Chapter27 - 1. (a) The energy transferred is (2.0 V) 2 (2.0...

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1. (a) The energy transferred is UP t t rR == + = + = ε 22 20 60 50 80 (. (.m i n ) ( . . V) s/ min) 1.0 J ΩΩ (b) The amount of thermal energy generated is + F H G I K J = + F H G I K J = Ui R t Rt 2 2 2 2 0 60 67 . . )(. m in )( V 1.0 s/min) J. (c) The difference between U and U' , which is equal to 13 J, is the thermal energy that is generated in the battery due to its internal resistance.
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2. If P is the rate at which the battery delivers energy and t is the time, then E = P t is the energy delivered in time t . If q is the charge that passes through the battery in time t and ε is the emf of the battery, then E = q . Equating the two expressions for E and solving for t , we obtain (120A h)(12.0V) 14.4h. 100W q t P ∆= = =
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3. The chemical energy of the battery is reduced by E = q ε , where q is the charge that passes through in time t = 6.0 min, and is the emf of the battery. If i is the current, then q = i t and E = i t = (5.0 A)(6.0 V) (6.0 min) (60 s/min) = 1.1 × 10 4 J. We note the conversion of time from minutes to seconds.
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4. (a) The cost is (100 W · 8.0 h/2.0 W · h) ($0.80) = $3.2 × 1 0 2 . (b) The cost is (100 W · 8.0 h/10 3 W · h) ($0.06) = $0.048 = 4.8 cents.
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(d) In this case V = ε ir = 12 V – (50 A)(0.040 ) = 10 V. (e) P r = i 2 r =(50 A) 2 (0.040 ) = 1.0 ×1 0 2 W. 5. (a) The potential difference is V = + ir = 12 V + (50 A)(0.040 ) = 14 V. (b) P = i 2 r = (50 A) 2 (0.040 ) = 1.0×10 2 W. (c) P' = iV = (50 A)(12 V) = 6.0×10 2 W.
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6. The current in the circuit is i = (150 V – 50 V)/(3.0 + 2.0 ) = 20 A. So from V Q + 150 V – (2.0 ) i = V P , we get V Q = 100 V + (2.0 )(20 A) –150 V = –10 V.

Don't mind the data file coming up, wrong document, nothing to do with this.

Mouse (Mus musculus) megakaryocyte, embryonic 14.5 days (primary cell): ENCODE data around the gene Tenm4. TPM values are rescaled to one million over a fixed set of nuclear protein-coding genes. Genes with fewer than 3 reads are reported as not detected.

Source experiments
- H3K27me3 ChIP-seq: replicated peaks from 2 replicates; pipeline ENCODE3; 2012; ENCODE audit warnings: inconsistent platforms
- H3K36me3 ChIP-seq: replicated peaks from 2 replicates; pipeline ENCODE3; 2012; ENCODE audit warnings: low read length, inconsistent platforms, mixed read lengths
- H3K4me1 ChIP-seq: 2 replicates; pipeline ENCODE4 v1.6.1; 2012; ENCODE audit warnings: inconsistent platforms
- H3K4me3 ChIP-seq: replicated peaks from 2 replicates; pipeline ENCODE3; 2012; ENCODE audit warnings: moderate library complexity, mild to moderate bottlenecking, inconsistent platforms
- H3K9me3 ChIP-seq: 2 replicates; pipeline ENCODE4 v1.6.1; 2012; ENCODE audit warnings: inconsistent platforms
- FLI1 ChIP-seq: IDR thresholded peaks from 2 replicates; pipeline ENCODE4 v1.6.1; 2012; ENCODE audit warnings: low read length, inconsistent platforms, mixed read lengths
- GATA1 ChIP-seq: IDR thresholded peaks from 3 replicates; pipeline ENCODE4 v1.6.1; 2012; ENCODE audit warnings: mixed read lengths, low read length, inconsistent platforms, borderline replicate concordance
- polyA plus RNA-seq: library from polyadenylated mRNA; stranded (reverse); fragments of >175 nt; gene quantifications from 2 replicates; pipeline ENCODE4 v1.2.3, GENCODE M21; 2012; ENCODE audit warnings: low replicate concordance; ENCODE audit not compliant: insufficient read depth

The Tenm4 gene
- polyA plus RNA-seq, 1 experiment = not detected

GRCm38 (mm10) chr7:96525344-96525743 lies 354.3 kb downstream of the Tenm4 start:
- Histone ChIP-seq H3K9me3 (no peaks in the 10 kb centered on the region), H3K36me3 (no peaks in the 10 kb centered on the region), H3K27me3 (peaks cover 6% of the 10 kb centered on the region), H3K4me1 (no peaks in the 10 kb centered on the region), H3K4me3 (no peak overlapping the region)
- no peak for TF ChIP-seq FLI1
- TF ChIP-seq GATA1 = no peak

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7. (a) Let i be the current in the circuit and take it to be positive if it is to the left in R 1 . We use Kirchhoff’s loop rule: ε 1 iR 2 iR 1 2 = 0. We solve for i : i RR = + = + = 12 12 6 0 80 050 VV 4.0 A . . .. ΩΩ A positive value is obtained, so the current is counterclockwise around the circuit. If i is the current in a resistor R , then the power dissipated by that resistor is given by 2 PiR = . (b) For R 1 , P 1 = 2 1 iR = (0.50 A) 2 (4.0 ) = 1.0 W, (c) and for R 2 , P 2 = 2 2 = (0.50 A) 2 (8.0 ) = 2.0 W. If i is the current in a battery with emf , then the battery supplies energy at the rate P =i provided the current and emf are in the same direction. The battery absorbs energy at the rate P = i if the current and emf are in opposite directions. (d) For 1 , P 1 = 1 i = (0.50 A)(12 V) = 6.0 W (e) and for 2 , P 2 = 2 i = (0.50 A)(6.0 V) = 3.0 W. (f) In battery 1 the current is in the same direction as the emf. Therefore, this battery supplies energy to the circuit; the battery is discharging. (g) The current in battery 2 is opposite the direction of the emf, so this battery absorbs energy from the circuit. It is charging.
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8. (a) The loop rule leads to a voltage-drop across resistor 3 equal to 5.0 V (since the total drop along the upper branch must be 12 V). The current there is consequently i = (5.0 V)/(200 ) = 25 mA. Then the resistance of resistor 1 must be (2.0 V)/ i = 80 . (b) Resistor 2 has the same voltage-drop as resistor 3; its resistance is 200 .
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9. (a) Since R eq < R , the two resistors ( R = 12.0 and R x ) must be connected in parallel: R RR R R x x x x eq == + = + 300 12 0 12 0 .
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This note was uploaded on 05/11/2010 for the course PHYS 2101,2102 taught by Professor Giammanco during the Spring '10 term at LSU.

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Chapter27 - 1. (a) The energy transferred is (2.0 V) 2 (2.0...

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